You wouldn’t want to kill the wrong person, eh? And it’s been done. Too many times. Once would be too many. But it’s been way more. And who knows how many’ve died without their innocence coming to light.
Maybe now with DNA evidence they’ll be able to really demand things be “beyond a shadow of a doubt.” I mean, a SHADOW of a doubt? If believers were held up to a standard that stringent, I don’t think many from the past few hundred years, at least, would stand a chance through the pearly gates. (No wonder the Catholics invented purgatory. ‘Course, all that money for indulgences was probably pretty heavy in the scales, too.) But cops have been known to plant evidence. (If I were a man, I’d sure think twice about selling sperm.)
But back to the death penalty and its unjust practice. Up to now, it’s been disproportionately dispensed. Guess who gets it the most often? Black folk hurtin’ white folk. You betcha.
I’m betting we’ll watch the numbers rise for Muslim-Americans. I wonder what it feels like to watch your group slide into the status of a minority that goes beyond being hated into being persecuted.
I mean, I’m part of a hated, traditionally persecuted minority…three of them, even: witches, atheists, and pot-smokers. I’m a pot-smokin’ atheist witch. How you like them apples? But all those groups I’ve joined by choice (well, the witch part is debatable. I grew up hearing stories about my great-great-grandmother, whose birthday I share, who was as witchy a woman as my town had seen, I reckon. So I may come by that naturally…), and I can choose to keep quiet about them all, too.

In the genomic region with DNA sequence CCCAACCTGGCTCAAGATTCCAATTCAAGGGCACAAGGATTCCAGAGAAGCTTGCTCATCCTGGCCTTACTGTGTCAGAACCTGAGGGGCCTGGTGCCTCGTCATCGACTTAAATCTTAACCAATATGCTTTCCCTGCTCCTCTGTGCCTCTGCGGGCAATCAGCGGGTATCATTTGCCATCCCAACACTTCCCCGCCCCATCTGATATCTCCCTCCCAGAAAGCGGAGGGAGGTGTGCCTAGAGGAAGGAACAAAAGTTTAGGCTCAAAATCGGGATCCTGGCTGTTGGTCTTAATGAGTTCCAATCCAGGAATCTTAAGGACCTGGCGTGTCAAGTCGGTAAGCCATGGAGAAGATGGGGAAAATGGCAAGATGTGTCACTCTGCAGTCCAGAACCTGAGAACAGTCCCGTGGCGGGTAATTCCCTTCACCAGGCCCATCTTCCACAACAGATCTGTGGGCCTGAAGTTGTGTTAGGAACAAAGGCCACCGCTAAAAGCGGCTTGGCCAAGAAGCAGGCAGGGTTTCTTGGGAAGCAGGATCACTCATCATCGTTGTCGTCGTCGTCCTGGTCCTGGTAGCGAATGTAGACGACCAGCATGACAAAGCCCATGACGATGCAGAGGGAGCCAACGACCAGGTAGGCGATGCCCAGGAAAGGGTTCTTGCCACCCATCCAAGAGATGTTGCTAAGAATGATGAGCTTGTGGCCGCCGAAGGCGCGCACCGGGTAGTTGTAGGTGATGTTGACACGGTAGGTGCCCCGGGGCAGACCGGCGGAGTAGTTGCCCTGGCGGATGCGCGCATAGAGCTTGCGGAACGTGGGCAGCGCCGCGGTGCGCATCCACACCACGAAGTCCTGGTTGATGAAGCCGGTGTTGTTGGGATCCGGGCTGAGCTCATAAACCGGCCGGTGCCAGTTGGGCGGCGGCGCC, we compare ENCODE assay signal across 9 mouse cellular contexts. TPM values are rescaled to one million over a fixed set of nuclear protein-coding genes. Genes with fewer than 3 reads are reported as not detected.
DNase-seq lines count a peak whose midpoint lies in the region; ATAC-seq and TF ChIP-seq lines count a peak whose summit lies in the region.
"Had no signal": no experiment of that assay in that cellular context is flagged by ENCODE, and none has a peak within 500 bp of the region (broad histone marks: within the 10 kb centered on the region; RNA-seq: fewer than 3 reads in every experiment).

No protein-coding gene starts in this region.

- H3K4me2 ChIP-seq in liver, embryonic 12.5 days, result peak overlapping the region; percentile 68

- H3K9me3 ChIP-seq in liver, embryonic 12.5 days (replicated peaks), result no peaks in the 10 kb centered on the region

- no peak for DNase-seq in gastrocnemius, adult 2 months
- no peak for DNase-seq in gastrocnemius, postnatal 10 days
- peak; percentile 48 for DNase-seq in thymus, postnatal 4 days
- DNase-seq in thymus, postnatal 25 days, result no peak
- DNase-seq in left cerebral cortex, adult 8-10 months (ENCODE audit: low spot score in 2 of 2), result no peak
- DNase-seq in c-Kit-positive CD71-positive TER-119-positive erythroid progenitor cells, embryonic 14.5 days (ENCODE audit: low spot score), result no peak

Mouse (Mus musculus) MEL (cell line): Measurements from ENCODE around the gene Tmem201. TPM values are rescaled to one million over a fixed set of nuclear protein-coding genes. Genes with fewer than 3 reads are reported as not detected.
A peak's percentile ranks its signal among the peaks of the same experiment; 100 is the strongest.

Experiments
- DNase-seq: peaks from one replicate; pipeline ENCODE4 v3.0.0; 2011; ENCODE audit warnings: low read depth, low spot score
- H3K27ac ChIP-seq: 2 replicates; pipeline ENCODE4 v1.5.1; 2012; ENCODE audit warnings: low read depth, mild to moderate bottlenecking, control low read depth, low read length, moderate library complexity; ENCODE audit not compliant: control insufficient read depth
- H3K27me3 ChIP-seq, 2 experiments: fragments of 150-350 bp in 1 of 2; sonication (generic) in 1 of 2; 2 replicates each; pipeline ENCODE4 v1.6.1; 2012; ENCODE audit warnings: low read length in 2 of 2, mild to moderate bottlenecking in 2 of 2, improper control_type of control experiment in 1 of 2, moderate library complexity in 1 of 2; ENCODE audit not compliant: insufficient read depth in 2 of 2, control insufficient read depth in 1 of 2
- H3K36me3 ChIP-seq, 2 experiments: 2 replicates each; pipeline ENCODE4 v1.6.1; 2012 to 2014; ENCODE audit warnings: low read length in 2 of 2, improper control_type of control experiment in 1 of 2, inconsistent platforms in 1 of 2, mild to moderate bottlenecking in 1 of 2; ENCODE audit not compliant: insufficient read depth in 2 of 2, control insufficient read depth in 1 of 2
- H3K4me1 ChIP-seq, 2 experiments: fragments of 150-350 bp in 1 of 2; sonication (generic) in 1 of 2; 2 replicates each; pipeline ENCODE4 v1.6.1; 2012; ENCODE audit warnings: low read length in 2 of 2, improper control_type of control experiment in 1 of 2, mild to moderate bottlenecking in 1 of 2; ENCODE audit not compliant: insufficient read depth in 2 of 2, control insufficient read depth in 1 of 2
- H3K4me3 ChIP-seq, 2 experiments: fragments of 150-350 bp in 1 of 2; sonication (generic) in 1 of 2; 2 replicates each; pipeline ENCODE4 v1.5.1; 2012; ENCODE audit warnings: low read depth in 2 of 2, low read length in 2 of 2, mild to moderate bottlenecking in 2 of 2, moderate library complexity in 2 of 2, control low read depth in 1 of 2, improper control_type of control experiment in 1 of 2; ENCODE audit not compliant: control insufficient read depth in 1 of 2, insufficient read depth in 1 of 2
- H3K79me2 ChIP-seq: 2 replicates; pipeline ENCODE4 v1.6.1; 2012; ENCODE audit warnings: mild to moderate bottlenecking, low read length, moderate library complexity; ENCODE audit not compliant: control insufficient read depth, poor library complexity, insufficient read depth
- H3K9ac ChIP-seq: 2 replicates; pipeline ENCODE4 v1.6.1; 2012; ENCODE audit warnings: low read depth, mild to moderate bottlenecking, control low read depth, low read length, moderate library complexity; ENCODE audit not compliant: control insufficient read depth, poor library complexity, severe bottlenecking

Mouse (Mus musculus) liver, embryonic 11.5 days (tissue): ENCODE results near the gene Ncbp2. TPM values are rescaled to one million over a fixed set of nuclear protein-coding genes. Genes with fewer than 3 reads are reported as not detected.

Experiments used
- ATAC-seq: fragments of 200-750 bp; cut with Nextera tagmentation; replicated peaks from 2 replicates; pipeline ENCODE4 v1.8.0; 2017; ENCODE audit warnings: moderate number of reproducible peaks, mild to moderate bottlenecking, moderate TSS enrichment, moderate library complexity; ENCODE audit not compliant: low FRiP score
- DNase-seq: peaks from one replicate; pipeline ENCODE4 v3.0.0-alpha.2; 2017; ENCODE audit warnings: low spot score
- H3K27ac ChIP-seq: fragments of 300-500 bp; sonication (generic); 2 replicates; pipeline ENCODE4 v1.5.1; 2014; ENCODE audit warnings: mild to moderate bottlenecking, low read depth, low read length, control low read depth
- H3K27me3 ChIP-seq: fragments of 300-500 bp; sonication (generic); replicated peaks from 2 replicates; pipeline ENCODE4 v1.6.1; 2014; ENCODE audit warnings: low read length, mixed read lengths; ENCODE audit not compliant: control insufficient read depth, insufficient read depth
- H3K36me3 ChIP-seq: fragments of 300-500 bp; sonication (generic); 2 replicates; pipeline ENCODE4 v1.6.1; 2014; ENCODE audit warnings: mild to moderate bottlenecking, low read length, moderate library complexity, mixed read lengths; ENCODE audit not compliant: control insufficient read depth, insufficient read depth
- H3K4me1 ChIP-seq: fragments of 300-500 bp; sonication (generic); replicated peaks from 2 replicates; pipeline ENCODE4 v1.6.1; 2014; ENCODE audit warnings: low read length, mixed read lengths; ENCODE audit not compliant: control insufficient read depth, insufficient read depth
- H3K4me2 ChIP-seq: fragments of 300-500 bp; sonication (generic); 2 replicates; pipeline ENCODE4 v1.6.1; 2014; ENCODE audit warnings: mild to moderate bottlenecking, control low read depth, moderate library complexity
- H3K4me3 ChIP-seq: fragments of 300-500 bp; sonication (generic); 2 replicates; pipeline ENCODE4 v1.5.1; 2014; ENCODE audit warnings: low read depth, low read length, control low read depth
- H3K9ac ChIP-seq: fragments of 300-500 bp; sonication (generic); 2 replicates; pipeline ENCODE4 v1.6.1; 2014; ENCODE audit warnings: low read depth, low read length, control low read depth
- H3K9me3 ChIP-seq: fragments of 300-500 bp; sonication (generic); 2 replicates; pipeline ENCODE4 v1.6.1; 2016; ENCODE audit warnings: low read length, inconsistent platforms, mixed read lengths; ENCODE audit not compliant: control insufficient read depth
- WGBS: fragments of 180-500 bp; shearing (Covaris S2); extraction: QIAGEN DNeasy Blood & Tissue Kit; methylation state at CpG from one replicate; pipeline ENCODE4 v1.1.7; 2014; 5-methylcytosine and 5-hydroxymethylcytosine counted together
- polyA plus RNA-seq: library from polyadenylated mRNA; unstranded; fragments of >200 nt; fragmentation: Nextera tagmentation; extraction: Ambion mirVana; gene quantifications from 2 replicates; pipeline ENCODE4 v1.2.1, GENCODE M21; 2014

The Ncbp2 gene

But to be born to a group, your face and your name, that catches that much flack. And to watch it go from bad to worse. I’ve thought about what that must be like, for decent Muslims in America who really don’t want to hurt anyone, just want to be left alone to do their jobs and raise their families. I’m not saying they’re all wonderful. I know some don’t treat their women and/or children right…but I could say that about any group. And yeah, they believe in a wacky religion that’s right now rife with extremists. (Anyone just tuning in: I think all religions are wacky, so don’t think I’m bigoted or anything. I just think the best way to deal with reality is, well, by accepting it, thanks.)
But back to that kid at UCLA. If I were a peace-loving Muslim in America, I’d be raising my voice, that’s for dang sure. But I wouldn’t be swearing at cops. I’d be arguing with my imam.
Posted by honestpoet on December 17, 2006
I told you the war on drugs was one of the things I’m fed up with. Here’s an excellent video I just watched at cannablog with my kids.